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Fore Aft Alignment

post #1 of 14
Thread Starter 

I just found this forum and your advice to help others is refreshing.


I have been having a problem that has been plaguing me for years. I changed boots about 6 years ago and that's when things went bad. I had a pair of Technicas that had a heel lift under the liner as I have limited dorsiflexion. They also had a 2 mm toe lift outside of the boot. It took quite a while to get this all figured out, but in that configuration my fore aft alignment was pretty good.Subsequent to the Technicas, I have been through a pair of Heads, Nordicas, and Rossignols with terrible problems with fore aft balance - to the point of falling over backwards. I currently am in a Dalbello model with a small heel lift and for whatever reason I am much more balanced in the fore aft plane then in the previous three boots. But maintaining balance is still a struggle. Even just getting off the lift or skiing an easy green run I can find that sometimes I simply cannot keep my ankles flexed and stay in shin contact with the boot. It is terribly frustrating. I tried both an external heel and toe lift under the boot but that really doesn't help at all. After trying lots of combinations I find a small heel lift under the liner together with softening the flex (adjustable on the Dalbello) has benefited me the most. I have taken several lessons and instructors have observed the problem but no one can clearly identify what is happening. Realizing that this is tough to diagnose, has anyone else had a similar issue and if so, what boot modifications or suggestions might you have? Thanks for any help.

post #2 of 14

Many of us have problems with fore/aft balance when we change boots---- factors are the boots forward lean----boot board angle-----delta angel (difference between heel and toe height on binding)---- the one issue you bring into the mix is the size of your calf at the top of the boot.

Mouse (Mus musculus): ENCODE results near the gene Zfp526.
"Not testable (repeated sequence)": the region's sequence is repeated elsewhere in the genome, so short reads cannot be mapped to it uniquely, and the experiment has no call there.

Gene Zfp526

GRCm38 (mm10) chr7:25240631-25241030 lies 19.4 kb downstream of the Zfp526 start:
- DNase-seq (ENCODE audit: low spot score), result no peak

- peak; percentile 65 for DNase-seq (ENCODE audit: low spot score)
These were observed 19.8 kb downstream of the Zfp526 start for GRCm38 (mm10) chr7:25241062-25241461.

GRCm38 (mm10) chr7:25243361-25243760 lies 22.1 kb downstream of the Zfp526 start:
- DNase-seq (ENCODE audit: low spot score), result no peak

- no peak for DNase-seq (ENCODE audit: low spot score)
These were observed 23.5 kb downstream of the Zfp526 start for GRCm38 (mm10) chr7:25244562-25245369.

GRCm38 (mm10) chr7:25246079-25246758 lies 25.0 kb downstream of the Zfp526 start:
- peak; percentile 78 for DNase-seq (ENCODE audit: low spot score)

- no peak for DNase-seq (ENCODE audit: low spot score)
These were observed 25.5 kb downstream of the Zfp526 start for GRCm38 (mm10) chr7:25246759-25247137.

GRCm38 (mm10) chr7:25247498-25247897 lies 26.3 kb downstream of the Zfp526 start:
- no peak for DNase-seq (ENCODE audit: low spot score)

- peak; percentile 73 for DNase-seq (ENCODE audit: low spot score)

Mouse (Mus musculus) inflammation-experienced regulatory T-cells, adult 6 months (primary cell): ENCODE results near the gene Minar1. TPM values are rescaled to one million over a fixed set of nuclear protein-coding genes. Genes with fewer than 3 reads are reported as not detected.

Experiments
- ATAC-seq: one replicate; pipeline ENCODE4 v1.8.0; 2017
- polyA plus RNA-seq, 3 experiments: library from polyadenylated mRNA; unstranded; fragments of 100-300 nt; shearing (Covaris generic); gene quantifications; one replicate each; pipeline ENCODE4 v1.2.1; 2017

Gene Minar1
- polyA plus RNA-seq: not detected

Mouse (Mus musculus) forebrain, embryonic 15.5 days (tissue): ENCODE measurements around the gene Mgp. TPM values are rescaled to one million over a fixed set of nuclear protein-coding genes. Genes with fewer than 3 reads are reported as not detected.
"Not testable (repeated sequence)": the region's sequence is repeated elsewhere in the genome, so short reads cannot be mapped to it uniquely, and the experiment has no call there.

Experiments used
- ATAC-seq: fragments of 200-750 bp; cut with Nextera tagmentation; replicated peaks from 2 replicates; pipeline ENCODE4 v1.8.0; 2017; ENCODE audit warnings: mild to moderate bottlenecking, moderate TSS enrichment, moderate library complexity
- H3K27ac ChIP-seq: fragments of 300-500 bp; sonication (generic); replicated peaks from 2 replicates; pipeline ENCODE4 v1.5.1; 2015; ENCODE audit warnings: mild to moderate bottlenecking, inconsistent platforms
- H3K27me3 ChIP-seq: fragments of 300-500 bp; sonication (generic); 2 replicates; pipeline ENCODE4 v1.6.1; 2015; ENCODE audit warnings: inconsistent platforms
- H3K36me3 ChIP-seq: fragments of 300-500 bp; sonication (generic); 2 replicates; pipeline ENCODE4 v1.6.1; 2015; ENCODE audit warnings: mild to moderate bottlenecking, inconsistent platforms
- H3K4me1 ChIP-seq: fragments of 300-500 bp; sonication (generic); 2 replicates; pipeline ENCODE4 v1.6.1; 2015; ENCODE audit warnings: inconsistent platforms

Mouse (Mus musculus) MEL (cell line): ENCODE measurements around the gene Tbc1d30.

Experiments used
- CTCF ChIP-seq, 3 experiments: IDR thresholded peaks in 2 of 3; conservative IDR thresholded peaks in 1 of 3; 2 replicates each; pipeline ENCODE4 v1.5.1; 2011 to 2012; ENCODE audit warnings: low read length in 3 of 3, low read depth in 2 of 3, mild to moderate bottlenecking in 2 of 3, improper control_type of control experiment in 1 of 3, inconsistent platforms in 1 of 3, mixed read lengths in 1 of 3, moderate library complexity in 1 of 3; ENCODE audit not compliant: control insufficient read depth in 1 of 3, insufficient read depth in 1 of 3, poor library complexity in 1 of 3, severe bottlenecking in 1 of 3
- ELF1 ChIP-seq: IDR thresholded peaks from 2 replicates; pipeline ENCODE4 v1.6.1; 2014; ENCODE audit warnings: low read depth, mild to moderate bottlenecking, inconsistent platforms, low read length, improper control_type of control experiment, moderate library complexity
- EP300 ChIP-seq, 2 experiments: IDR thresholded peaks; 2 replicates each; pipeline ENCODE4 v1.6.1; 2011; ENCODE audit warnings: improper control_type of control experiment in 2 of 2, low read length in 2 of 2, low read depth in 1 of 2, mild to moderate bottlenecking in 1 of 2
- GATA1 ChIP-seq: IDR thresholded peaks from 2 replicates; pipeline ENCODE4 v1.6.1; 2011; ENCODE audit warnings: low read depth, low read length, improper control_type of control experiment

What is the circumference of your calf at the top of the liner?


How do you have the forward lean set on this boot?





post #3 of 14
Thread Starter 

Thanks very much for responding.


The circumference of my calf at the boot top is 16 ½ inches.


I wrote Dalbello about the forward lean and this is their response: “The cuff angle is fixed at approximately 12 degree, but it is effectively variable because the boot has an adjustable boot board ramp angle. I'd say between 8 & 14 degrees depending on set-up.” Also with additional info that Dalbello provided about the adjustable ramp angle, the ramp angle that works the best for me is about 7 degrees.


One fitter put the rear spoiler in the boot but that just seemed to force my legs forward (obviously) in a somewhat artificial way that really did not help that much and left my thighs really sore at the end of a short day. So I don’t think that aligned me properly.

post #4 of 14



Years ago some boots came with variable forward lean, but during that time very few folks knew how to set boots up correctly.

Since the adjustment wasn't being used and cost $ to put on the boots the whole idea was dropped.


If you were to measure your boots forward lean by standing the heel against something vertical and measuring to the liner at the

top of the shell, then adjusting the forward lean to the most upright position and measure again.


You need about 50mm of forward lean when measured as described above---boots can be bent back at the upper cuff to accommodate this issue.